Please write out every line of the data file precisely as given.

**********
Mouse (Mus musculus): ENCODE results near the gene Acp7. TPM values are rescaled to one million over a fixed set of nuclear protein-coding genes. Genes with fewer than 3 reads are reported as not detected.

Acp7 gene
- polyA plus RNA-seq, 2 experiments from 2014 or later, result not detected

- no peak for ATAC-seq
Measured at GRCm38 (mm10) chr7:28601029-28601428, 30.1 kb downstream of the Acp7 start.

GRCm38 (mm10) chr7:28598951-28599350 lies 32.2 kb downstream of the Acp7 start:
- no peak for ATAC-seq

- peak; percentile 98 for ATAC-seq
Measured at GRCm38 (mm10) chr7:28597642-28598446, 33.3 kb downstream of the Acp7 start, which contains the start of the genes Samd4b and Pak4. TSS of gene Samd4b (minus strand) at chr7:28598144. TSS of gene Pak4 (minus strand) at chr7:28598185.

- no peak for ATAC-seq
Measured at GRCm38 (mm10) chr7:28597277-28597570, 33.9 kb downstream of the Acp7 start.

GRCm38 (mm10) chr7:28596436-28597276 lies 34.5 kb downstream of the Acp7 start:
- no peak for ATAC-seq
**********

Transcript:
Mouse (Mus musculus): ENCODE results near the gene Acp7. TPM values are rescaled to one million over a fixed set of nuclear protein-coding genes. Genes with fewer than 3 reads are reported as not detected.

Acp7 gene
- polyA plus RNA-seq, 2 experiments from 2014 or later, result not detected

- no peak for ATAC-seq
Measured at GRCm38 (mm10) chr7:28601029-28601428, 30.1 kb downstream of the Acp7 start.

GRCm38 (mm10) chr7:28598951-28599350 lies 32.2 kb downstream of the Acp7 start:
- no peak for ATAC-seq

- peak; percentile 98 for ATAC-seq
Measured at GRCm38 (mm10) chr7:28597642-28598446, 33.3 kb downstream of the Acp7 start, which contains the start of the genes Samd4b and Pak4. TSS of gene Samd4b (minus strand) at chr7:28598144. TSS of gene Pak4 (minus strand) at chr7:28598185.

- no peak for ATAC-seq
Measured at GRCm38 (mm10) chr7:28597277-28597570, 33.9 kb downstream of the Acp7 start.

GRCm38 (mm10) chr7:28596436-28597276 lies 34.5 kb downstream of the Acp7 start:
- no peak for ATAC-seq